TIME TO COUNT down some dangerous volcanoes. I’ve gone through what might make a volcano dangerous and how I tried to rank dangerous volcanoes, developing a points system based on population, magma type, volcano type, and past large explosive eruptions.
Looking at some recent articles about “dangerous volcanoes,” my ranking comes to some pretty different conclusions. What my ranking boils down to is what volcano has the highest potential for mass casualties based population, style of eruption and potential for large explosive events.
I’ll start with some honorable mentions that fell outside the top 10 (in order of increasing danger): Pululagua (Ecuador), Guntur, Gede-Pangrango and Semeru (Indonesia), Popocatépetl (Mexico), Colli Alban (Italy), Dieng Volcanic Complex and Tengger Caldera (Indonesia), Nyiragongo (DR Congo), and Merapi (Indonesia).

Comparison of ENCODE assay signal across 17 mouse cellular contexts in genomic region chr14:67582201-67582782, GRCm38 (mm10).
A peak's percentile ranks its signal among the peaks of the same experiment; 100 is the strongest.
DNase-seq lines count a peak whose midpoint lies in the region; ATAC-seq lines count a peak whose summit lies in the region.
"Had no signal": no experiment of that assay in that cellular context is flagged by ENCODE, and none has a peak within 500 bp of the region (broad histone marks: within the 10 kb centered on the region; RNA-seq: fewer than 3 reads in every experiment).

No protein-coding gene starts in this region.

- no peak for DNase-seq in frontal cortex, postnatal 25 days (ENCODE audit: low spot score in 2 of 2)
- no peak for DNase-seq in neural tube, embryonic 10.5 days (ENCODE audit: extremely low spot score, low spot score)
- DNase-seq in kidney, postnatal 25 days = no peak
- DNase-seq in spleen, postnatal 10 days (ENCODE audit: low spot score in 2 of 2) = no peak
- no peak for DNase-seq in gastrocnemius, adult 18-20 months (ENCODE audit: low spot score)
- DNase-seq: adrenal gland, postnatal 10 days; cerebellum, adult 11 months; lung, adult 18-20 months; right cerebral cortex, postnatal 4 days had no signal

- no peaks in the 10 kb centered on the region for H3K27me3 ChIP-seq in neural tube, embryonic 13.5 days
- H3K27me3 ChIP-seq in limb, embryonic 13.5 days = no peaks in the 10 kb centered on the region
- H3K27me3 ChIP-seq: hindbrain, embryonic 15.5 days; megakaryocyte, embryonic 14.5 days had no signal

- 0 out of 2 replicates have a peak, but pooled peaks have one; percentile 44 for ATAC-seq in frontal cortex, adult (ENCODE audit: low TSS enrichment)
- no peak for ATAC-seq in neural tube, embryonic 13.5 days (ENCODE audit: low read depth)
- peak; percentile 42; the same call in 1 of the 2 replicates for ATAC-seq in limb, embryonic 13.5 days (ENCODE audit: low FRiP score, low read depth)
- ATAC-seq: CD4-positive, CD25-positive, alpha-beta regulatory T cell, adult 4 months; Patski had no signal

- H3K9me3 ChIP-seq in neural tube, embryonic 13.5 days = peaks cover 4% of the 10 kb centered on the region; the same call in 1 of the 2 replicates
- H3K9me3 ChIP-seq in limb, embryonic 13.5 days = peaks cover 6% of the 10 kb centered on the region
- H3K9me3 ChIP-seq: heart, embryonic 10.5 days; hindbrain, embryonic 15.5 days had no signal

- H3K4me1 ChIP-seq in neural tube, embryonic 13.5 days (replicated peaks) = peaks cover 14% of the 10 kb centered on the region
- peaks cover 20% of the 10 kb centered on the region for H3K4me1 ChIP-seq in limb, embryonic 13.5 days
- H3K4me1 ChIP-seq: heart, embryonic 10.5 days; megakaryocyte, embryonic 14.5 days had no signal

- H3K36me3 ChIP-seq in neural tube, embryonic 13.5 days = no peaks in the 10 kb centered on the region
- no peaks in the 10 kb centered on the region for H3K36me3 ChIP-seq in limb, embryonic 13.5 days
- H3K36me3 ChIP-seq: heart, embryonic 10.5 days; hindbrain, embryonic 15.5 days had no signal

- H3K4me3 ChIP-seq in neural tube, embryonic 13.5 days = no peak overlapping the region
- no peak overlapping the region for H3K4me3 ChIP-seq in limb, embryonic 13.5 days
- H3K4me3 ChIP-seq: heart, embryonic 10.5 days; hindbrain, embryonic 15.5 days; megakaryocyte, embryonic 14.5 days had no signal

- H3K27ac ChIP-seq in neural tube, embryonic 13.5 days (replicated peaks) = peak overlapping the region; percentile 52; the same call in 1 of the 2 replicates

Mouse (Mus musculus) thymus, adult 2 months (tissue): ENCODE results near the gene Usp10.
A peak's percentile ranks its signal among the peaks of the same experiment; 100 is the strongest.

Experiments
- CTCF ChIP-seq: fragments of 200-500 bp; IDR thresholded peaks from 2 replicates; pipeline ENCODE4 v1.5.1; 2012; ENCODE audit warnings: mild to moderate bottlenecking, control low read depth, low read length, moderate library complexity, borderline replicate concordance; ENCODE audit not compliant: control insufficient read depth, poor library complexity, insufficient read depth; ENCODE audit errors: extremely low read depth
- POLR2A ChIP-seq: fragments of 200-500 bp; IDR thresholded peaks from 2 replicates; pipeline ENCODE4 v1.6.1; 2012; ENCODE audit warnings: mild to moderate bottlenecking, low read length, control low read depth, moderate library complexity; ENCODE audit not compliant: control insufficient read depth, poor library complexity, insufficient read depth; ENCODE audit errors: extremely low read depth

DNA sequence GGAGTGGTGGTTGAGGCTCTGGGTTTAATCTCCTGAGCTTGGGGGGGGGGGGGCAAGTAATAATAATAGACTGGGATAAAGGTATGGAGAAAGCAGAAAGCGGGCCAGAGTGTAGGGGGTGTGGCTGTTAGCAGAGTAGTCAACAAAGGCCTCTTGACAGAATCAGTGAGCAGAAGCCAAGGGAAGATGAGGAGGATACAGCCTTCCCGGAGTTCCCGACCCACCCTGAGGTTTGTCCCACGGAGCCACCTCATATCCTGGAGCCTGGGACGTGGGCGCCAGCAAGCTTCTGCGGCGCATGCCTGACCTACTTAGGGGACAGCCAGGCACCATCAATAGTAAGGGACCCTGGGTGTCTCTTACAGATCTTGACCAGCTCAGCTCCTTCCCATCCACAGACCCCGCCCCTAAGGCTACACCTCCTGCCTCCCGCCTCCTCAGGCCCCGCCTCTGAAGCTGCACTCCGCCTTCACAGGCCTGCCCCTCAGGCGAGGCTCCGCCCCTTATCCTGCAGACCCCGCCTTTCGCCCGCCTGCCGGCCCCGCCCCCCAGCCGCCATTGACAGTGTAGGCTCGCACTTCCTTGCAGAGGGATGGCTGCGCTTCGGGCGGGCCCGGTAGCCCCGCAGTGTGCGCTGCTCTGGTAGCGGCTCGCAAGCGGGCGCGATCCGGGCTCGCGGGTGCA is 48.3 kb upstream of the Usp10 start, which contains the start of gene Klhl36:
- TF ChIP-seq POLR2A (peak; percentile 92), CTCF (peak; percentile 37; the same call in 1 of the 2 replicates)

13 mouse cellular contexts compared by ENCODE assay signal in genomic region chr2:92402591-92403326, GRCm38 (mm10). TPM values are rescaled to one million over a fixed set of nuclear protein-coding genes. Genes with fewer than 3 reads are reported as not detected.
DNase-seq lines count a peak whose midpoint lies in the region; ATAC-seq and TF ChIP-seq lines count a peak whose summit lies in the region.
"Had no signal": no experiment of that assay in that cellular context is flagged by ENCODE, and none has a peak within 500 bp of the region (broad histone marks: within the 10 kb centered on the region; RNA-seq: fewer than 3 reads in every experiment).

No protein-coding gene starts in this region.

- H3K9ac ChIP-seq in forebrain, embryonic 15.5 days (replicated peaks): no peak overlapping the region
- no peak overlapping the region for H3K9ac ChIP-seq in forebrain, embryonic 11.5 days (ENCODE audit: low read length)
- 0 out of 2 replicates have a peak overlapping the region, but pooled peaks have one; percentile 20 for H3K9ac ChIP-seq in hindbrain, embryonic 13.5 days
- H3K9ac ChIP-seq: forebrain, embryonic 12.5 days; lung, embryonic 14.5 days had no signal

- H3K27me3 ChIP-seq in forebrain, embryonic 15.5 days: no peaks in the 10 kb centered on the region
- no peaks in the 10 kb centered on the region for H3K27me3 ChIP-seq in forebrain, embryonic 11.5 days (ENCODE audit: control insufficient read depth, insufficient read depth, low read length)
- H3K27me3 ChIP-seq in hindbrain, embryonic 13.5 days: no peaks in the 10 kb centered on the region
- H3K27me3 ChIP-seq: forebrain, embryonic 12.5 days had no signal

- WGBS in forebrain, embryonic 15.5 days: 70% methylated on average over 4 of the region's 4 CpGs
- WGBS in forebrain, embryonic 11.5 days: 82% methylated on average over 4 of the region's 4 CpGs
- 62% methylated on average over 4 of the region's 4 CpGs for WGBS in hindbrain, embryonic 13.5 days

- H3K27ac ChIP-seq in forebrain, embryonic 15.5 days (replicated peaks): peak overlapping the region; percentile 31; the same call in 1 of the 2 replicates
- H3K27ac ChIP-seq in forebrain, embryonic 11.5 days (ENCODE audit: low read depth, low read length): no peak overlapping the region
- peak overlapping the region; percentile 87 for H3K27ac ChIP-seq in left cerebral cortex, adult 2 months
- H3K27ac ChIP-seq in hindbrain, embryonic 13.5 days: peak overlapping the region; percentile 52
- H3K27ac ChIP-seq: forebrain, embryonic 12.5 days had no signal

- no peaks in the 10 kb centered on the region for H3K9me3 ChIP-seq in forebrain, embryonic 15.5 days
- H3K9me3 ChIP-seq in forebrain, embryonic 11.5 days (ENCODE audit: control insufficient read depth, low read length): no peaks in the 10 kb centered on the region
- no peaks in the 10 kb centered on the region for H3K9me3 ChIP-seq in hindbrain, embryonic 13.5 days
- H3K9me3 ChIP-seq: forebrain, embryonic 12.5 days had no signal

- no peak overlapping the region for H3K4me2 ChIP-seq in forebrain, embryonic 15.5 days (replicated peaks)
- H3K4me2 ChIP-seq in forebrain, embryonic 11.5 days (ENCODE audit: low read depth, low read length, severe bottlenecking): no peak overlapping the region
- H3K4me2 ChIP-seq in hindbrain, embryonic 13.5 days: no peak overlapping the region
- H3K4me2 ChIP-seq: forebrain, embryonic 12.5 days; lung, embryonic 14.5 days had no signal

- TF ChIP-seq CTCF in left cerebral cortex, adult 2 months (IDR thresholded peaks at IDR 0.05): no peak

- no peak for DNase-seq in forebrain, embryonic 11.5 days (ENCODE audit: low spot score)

Supervolcanoes, as we colloquially know them, normally have a few common characteristics, including a massive cauldron-like crater (a “caldera”) and a vast magma source. Generally speaking, this moniker is casually attached to volcanoes that produce highly infrequent and intensely explosive blasts registering at the upper end of the Volcanic Explosivity Index (VEI).
And what, pray tell, is the VEI? Devised by a pair of inventive volcanologists back in 1982, it’s the only numerically standard way to define how “explosive” an eruption was by looking at a few criteria, including the ash plume height, the amount of volcanic material ejected, and how often this type of eruption occurs.
Check this Top 5 Most Dangerous Volcanoes in the World video!